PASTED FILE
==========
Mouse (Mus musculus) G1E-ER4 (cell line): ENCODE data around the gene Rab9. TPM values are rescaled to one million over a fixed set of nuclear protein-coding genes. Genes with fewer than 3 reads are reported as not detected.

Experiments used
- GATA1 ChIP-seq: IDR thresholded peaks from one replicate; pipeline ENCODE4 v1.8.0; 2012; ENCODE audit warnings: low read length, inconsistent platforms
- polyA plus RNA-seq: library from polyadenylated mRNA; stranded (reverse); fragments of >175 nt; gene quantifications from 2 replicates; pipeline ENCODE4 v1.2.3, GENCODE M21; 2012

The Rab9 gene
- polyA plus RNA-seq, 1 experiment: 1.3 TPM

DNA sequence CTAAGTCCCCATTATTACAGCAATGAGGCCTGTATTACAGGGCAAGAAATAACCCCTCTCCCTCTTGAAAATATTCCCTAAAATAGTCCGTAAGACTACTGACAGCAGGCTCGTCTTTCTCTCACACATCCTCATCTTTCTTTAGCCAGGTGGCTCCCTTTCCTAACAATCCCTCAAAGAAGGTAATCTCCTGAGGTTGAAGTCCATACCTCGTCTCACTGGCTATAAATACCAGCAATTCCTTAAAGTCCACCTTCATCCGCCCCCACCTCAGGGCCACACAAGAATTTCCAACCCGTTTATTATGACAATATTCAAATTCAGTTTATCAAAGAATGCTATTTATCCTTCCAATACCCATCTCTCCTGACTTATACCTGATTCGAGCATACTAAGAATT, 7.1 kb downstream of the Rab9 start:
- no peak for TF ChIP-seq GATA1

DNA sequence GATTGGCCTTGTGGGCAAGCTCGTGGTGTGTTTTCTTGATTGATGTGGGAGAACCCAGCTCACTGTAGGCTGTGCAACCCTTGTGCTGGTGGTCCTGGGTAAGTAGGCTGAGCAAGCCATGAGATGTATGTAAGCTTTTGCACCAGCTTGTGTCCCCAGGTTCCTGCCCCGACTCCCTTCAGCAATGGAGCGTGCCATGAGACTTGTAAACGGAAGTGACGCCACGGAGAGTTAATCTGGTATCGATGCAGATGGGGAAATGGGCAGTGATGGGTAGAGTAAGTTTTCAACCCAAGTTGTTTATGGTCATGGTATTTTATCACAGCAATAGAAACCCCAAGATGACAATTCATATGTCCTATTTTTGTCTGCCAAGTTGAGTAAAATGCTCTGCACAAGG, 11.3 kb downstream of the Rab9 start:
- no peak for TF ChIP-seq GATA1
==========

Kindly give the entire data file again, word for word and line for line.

Mouse (Mus musculus) G1E-ER4 (cell line): ENCODE data around the gene Rab9. TPM values are rescaled to one million over a fixed set of nuclear protein-coding genes. Genes with fewer than 3 reads are reported as not detected.

Experiments used
- GATA1 ChIP-seq: IDR thresholded peaks from one replicate; pipeline ENCODE4 v1.8.0; 2012; ENCODE audit warnings: low read length, inconsistent platforms
- polyA plus RNA-seq: library from polyadenylated mRNA; stranded (reverse); fragments of >175 nt; gene quantifications from 2 replicates; pipeline ENCODE4 v1.2.3, GENCODE M21; 2012

The Rab9 gene
- polyA plus RNA-seq, 1 experiment: 1.3 TPM

DNA sequence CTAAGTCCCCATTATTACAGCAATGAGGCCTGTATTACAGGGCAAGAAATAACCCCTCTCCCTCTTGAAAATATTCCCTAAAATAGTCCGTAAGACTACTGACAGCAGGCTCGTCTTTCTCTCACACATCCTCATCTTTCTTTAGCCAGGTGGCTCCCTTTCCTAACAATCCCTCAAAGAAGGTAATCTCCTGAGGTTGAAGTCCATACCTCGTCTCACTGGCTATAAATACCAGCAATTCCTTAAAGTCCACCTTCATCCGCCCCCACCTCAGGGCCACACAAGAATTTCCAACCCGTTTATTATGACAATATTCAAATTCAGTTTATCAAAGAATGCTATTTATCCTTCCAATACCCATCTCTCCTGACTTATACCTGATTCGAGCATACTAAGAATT, 7.1 kb downstream of the Rab9 start:
- no peak for TF ChIP-seq GATA1

DNA sequence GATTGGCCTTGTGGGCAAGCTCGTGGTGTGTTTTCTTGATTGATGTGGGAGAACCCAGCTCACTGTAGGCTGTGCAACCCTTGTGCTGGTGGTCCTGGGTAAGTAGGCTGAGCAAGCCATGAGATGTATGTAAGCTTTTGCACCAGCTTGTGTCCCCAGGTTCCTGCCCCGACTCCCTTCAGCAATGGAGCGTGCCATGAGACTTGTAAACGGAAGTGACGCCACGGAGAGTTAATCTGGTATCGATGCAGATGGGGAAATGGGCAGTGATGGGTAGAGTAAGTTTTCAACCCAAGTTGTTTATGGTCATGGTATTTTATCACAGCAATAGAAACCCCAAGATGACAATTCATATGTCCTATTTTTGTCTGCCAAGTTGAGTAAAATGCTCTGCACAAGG, 11.3 kb downstream of the Rab9 start:
- no peak for TF ChIP-seq GATA1